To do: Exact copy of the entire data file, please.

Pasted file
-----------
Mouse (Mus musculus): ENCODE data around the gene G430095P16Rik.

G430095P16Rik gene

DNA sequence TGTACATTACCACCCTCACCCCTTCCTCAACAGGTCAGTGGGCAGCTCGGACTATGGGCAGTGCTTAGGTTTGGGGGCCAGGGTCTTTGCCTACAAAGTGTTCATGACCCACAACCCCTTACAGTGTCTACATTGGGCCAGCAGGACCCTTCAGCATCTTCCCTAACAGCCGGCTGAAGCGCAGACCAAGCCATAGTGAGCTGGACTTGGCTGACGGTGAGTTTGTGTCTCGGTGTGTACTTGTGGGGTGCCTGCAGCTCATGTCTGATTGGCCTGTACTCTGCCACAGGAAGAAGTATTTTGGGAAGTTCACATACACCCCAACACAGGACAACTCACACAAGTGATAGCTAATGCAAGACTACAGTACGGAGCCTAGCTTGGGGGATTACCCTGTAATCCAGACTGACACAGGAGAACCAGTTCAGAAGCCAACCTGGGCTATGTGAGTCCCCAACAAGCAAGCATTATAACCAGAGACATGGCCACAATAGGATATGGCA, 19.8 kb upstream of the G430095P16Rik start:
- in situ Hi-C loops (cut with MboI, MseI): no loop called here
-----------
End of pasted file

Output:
Mouse (Mus musculus): ENCODE data around the gene G430095P16Rik.

G430095P16Rik gene

DNA sequence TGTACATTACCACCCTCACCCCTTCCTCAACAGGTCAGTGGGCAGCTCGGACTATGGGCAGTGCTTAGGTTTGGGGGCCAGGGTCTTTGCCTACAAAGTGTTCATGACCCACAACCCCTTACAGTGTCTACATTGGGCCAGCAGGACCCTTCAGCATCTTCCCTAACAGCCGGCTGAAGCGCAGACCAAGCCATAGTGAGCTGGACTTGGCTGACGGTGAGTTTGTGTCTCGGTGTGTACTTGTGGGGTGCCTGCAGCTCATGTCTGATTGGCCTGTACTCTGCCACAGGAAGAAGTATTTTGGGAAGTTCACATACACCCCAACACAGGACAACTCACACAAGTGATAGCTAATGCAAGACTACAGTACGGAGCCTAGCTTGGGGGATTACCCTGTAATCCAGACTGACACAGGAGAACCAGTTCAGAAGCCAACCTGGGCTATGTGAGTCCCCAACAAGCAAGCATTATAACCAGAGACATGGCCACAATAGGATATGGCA, 19.8 kb upstream of the G430095P16Rik start:
- in situ Hi-C loops (cut with MboI, MseI): no loop called here